Verses 55-63

Special Groups, Vs. 55-63

The first special group listed are called Solomon’s servants. These people were non-Israelites, probably descendants of the Canaanites who were never exterminated from the land by Israel. "They were the descendants of the Canaanites who were reduced by Solomon to the helot state, and compelled to labor in the king’s stone-quarries and in building his palaces and cities . ...They appear to have formed a distinct order, inheriting probably the same functions and the same skill as their ancestors. (See Smith, William; A Dictionary of the Bible, page 645.) The Scriptural account of this is to be found in 2 Kings 9:20-23; 2 Chronicles 8:7-8.

The total number of the Nethinim and Solomon’s servants was three hundred and ninety-two souls.

People from five places in Persia, mentioned next, formed an unique group. They were in a deplorable condition. They counted themselves to be genuine Israelites, some of them even of priestly family, but they could not locate their genealogical record with the others. Some of them even claimed to be of the family of Barzillai, the great friend of David, who succored him in his flight from Absalom (2 Samuel 17:27-29; 2 Samuel 19:31-40; 1 Kings 2:7). These were descended from a daughter of Barzillai and claimed his lineage. Yet they were unable to prove their ancestry, and so were not accepted as genuine Israelites.

Those claiming to be of priestly descent were barred from that position, for fear they might pollute the office. It was decided they could not participate until such time as the priest was able to inquire by the Urim and Thummim to determine their legitimacy. The Urim and Thummim had been provided in the high priest’s paraphernalia for the purpose of inquiring for the Lord’s will in a matter (Exodus 28:30). It is not known what the difficulty in making such an inquiry was at this time. It may be the stones had been lost, and they were waiting for the Lord to provide others, or it may be, since the transgressions of the people before the exile, the Lord had not shown His will through the Urim and Thummim.

The Trshatha was the Persian title for the governor, who at this time seems to have been Zerubbabel. Nehemiah, in later years, was the Tirshatha of Judea.

Verses 64-70

Numbers and Gifts, Verses 64-70

Those returning to Judah had seven thousand three hundred thirty­-seven servants and maids. Added to their total of forty-two thousand three hundred and sixty makes a grand total of forty-nine thousand six hundred and ninety-seven. This was a very small number as compared with the many who had been carried out of Judah and Jerusalem by Nebuchadnezzar, but was in keeping with the predictions of the prophets that only a very small remnant would return. This is somewhat surprising otherwise, for the Jews grieved and mourned when they were taken away, living always in hope of returning. However, when the opportunity came to return the vast majority were unwilling, for they had become quite prosperous in their land of exile. To return to their homl:land would entail great hardships in travel and in settlement.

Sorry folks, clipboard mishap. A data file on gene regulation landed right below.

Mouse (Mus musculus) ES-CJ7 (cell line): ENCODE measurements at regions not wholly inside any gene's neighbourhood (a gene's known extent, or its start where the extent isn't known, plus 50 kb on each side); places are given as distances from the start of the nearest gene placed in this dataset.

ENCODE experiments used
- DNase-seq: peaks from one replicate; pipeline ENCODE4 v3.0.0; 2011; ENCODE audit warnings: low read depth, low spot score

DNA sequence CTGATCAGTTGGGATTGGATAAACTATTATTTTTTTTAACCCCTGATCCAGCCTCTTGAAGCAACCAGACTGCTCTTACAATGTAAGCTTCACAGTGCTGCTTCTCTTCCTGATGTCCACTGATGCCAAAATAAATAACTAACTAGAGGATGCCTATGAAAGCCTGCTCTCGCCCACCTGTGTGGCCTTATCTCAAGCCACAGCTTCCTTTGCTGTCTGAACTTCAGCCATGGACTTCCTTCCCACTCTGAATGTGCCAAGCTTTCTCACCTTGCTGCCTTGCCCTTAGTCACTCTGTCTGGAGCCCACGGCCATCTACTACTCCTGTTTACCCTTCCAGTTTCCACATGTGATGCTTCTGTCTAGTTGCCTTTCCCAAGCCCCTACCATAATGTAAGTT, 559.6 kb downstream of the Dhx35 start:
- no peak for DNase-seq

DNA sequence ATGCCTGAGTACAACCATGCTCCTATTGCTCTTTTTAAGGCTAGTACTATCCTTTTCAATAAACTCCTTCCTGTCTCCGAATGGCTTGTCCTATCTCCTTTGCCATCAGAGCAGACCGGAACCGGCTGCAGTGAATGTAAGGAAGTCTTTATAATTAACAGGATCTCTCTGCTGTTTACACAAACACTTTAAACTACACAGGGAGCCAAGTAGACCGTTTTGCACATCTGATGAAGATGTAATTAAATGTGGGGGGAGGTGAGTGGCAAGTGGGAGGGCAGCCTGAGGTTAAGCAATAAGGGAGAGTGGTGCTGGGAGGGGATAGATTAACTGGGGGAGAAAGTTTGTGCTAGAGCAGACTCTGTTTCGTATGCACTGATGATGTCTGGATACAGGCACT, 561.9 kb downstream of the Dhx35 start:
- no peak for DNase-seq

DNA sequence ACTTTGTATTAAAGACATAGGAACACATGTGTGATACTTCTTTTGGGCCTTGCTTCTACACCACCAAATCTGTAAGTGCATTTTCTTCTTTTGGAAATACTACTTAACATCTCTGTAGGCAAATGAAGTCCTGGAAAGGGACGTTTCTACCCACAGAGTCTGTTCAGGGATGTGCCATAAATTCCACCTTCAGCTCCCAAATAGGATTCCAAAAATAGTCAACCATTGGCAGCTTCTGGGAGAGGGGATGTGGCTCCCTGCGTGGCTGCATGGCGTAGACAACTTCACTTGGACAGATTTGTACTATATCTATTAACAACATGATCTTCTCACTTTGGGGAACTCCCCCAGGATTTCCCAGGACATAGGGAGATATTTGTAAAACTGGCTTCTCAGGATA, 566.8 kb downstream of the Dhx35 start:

There are mentioned two hundred singing men and women among the servants and maids who were with them. The animals to carry the people and their burdens consisted of horses, mules, camels, and donkeys. There was a total of eight thousand one hundred thirty-six animals, of which over six thousand were donkeys. This must have been a noisy caravan, to say nothing of the vast amount of fodder and grain these would consume on such a journey.

When they had reached Jerusalem they gave of their substance

for the building of the house of God, according to their ability. The gold amounted to a present-day value of about $16,470,000; the silver to about $1,820,000. When the formalities of their arrival were finished the people settled into their cities and towns.

Lessons to be noted are: 1) The Lord preserved the Jews by their distinctive families in the captivity; 2) the Lord always has those of His special ministers to lead in His worship; 3) one must possess the right qualifications to be a part of God’s people (Matthew 7:21-23); 4) those willing to suffer hardship in the Lord’s cause are a small minority.

Bibliographical Information
Garner, Albert & Howes, J.C. "Commentary on Ezra 2". Garner-Howes Baptist Commentary. https://www.studylight.org/commentaries/eng/ghb/ezra-2.html. 1985.